Anamaria Falcone ‘18 / Emertainment Monthly Staff Writer
Story By: Brian Augustyn
Art By: Humberto Ramos
Colors By: Studio F, Edgar Delgado
Publisher: BOOM! Studios
Out There: The Evil Within is a comic so obscure that it doesn’t even have a Wikipedia page written for it. If you look up something on Google, and the first website that comes up isn’t Wikipedia, then we normally regard it as being an unimportant subject. Out There, however, doesn’t have an article written on it not because it’s unimportant, but because it’s old—if you count 2001 as being old, that is. BOOM! Studios is re-releasing Humberto Ramos and Brian Augustyn’s three-part graphic novel series fifteen years after its first publication. This will hopefully inspire someone, somewhere to finally write something about the Out There universe on Wikipedia because it deserves some recognition.
Out There’s hero, Jessica Santiago, witnesses the world as she knows it being destroyed before her by demons in a horrifically realistic nightmare. Little does she know that this vision is soon going to become a reality as ghouls begin taking over residents of El Dorado City. Santiago isn’t the only one to notice these strange creatures, though. Fellow outcast Mark Wexler, along with cheerleader Casey Phillips and her quarterback boyfriend Zach Mullins realize a great evil is rising in their seemingly humdrum suburban city. Not to mention, each high schooler is beginning to develop their own confusing psychic powers to defend themselves from the ghouls. And as if things couldn’t get any more disturbing, it turns out that the leaders of El Dorado are entirely aware of the demonic disturbances because they allowed it to happen. That’s right, the city council sold the souls of their citizens to a demon lord in order to ensure their town’s safety in the upcoming apocalypse. Realizing that this deal with the devil will most likely not turn out well for El Dorado City, the four teenagers must set aside their petty differences and unite in order to save their home from impending doom.
Humberto Ramos draws his characters in a cubist, manga-influenced style that takes some time to get used to throughout the novel. However, the boldness of his designs help contribute to the tension of the story as a whole. Edgar Delgado’s sense of color in addition balances the lightness and darkness in each panel, which allows for the comic to maintain its light-hearted moments despite its dark undertones. Viewing his work in a modern context makes it feel somewhat retro, which is terrifying because 2001 was only fifteen years ago.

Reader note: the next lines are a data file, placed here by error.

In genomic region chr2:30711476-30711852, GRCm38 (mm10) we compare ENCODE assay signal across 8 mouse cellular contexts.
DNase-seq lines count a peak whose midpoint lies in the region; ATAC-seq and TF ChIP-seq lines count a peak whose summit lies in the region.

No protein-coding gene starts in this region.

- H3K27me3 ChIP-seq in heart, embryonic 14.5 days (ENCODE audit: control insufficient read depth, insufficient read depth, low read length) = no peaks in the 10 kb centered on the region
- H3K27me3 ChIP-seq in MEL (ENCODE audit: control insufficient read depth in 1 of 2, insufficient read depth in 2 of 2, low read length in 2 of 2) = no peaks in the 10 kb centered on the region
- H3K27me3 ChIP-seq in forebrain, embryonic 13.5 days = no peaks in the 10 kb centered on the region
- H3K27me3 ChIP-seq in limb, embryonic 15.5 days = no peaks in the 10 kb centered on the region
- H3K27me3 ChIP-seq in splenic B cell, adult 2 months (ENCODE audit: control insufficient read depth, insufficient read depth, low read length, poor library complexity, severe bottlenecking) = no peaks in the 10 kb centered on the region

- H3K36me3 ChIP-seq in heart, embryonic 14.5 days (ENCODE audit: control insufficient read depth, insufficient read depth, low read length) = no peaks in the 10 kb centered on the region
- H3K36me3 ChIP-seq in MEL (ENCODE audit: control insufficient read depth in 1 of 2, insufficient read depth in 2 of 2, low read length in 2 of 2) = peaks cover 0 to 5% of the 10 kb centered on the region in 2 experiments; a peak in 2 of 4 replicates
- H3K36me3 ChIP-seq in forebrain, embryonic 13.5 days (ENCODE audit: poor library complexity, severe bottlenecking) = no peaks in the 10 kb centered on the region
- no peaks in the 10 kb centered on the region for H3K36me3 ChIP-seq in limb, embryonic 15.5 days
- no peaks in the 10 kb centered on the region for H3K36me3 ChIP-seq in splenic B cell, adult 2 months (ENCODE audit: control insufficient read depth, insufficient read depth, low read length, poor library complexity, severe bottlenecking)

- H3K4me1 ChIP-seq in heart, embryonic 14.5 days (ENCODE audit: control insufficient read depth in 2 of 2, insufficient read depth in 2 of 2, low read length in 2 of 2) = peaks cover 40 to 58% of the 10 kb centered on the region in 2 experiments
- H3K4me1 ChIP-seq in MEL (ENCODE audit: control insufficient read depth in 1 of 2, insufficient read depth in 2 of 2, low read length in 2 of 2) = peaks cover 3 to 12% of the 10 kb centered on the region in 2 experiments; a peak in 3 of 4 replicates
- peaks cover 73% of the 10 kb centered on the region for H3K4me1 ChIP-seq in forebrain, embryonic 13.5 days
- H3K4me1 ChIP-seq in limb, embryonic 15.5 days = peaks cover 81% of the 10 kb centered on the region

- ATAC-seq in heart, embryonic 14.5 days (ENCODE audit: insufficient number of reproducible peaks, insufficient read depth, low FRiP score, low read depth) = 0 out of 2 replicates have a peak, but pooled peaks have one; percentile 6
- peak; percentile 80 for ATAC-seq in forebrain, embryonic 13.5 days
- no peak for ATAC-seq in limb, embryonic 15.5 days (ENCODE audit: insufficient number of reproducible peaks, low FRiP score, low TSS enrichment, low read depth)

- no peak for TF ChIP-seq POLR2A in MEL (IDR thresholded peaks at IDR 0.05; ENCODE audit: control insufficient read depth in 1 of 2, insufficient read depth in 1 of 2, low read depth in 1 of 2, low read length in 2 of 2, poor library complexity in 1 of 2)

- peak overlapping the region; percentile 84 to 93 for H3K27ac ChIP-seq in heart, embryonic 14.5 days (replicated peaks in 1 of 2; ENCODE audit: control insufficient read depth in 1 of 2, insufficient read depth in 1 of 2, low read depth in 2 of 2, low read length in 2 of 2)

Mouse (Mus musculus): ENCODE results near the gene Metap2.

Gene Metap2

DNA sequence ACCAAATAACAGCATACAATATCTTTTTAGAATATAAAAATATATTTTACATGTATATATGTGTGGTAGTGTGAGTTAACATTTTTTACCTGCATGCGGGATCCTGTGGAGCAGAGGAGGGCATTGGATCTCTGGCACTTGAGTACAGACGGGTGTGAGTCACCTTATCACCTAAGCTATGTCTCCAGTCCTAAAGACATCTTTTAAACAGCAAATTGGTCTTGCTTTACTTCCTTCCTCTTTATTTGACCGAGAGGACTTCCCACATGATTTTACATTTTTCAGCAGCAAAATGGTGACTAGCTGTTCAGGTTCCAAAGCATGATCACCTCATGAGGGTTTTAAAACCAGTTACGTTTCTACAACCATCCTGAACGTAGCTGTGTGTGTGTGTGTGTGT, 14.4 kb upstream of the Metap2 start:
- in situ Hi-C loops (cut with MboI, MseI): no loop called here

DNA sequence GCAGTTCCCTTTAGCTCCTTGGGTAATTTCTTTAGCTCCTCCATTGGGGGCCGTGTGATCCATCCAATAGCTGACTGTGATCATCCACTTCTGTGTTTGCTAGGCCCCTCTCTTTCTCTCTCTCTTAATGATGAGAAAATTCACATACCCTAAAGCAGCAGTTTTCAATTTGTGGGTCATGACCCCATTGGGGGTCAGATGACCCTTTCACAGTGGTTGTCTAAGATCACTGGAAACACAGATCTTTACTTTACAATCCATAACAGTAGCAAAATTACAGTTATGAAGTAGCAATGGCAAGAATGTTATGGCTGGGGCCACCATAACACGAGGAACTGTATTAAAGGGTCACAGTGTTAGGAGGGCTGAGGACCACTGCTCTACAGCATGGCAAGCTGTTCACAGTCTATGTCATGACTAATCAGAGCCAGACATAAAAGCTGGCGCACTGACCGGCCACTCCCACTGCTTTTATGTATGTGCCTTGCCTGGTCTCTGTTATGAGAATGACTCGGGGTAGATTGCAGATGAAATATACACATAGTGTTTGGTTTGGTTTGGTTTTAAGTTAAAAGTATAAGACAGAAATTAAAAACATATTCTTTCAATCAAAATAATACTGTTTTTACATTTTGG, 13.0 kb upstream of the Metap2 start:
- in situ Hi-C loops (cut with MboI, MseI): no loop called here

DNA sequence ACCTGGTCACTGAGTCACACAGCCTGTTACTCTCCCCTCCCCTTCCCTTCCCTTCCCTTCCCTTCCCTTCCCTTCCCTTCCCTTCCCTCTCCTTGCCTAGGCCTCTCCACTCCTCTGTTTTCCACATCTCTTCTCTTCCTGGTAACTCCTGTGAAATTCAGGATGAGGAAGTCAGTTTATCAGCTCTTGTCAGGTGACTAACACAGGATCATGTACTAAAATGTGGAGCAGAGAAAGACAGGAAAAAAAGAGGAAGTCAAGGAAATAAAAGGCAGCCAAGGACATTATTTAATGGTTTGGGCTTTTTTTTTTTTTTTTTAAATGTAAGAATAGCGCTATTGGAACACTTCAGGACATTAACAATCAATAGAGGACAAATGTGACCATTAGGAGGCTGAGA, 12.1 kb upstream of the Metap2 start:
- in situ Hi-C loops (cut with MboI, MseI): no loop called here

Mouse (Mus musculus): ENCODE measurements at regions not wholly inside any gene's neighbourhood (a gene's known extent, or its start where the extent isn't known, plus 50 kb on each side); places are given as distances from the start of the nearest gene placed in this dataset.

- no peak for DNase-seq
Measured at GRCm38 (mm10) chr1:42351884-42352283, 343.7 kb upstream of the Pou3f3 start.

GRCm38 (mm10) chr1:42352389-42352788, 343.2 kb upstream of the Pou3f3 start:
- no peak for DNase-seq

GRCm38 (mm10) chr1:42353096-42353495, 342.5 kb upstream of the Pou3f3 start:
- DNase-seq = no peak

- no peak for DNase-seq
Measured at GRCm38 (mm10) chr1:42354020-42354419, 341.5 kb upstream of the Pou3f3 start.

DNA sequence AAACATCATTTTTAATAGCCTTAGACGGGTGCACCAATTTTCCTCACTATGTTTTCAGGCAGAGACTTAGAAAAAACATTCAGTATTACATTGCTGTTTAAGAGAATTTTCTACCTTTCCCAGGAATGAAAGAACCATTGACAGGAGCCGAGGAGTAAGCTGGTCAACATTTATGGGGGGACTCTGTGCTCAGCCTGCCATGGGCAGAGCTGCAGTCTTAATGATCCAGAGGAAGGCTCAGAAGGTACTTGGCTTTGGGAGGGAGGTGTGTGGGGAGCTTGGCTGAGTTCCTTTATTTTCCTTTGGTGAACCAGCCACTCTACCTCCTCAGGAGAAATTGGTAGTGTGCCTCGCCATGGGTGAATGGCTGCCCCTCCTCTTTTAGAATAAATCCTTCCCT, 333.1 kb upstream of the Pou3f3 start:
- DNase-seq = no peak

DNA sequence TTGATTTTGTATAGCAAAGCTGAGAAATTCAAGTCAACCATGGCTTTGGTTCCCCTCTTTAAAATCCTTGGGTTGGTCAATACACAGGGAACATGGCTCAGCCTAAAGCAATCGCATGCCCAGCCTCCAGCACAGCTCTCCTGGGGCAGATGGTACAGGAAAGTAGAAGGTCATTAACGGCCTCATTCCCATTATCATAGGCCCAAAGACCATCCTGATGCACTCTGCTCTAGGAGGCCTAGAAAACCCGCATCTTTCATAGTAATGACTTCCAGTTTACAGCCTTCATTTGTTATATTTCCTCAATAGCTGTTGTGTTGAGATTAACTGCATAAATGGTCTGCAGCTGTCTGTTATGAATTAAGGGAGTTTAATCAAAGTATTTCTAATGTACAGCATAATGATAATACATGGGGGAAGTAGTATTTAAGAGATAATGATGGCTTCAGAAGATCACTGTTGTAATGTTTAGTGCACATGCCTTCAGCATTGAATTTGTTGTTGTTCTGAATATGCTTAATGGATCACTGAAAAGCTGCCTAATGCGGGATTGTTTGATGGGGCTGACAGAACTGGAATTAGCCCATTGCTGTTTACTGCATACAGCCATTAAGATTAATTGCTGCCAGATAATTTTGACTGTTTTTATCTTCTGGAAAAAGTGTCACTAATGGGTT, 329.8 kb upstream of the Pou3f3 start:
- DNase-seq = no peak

The characterization of the teenagers and their dialogue feels as though Brian Augustyn drew upon shows from the CW for inspiration, but this is forgivable because Out There was written in the early 2000s. Each character is based off a high school archetype, which seems generic at first, until Augustyn reveals what each of these teenagers are like when they’re outside of school. For instance, cheerleader Casey isn’t all smiles when she’s away from her clique and has to deal with the death of her father, and nerdy Mark proves himself to be the most heroic one of the bunch in times of crisis despite being wailed on at school constantly. Augustyn’s protagonists are, in a sense, each charming in their own darkly campy ways. In addition, it’s important to mention that Out There’s main character is Jessica Santiago, a badass and clever Latina.
Comic books are notorious for featuring mainly white males as leading heroes, and although this trend has seen a change since the new millennium, only parts of this problem have been solved. For instance, more Latinos have been making appearances in comic books, but a majority of these heroes and villains are men. Meanwhile, although more women have been the title character of their stories, most of them are non-minorities. In order to solve issues of diversity, many big name comics have tried genderbending and race-bending iconic characters. Instead of re-envisioning characters to cater to a more politically correct audience, more comic book writers and artists should take a page out of Augustyn and Ramos’s book and create a new character like Jessica Santiago that brings diversity to the comic book industry as a whole, and not just to the comic brand.
All talk about diversity aside, Out There: The Evil Within deserves the recognition it didn’t seem to get during its first publication. Despite the dated 2000s feel to the overall aesthetic of the comic as a whole, Out There is worth a read for any graphic novel appreciator. Especially for those that wish to take a quick vacation from the insanity of the ever growing storylines of superhero multiverses—you know exactly which ones I’m talking about.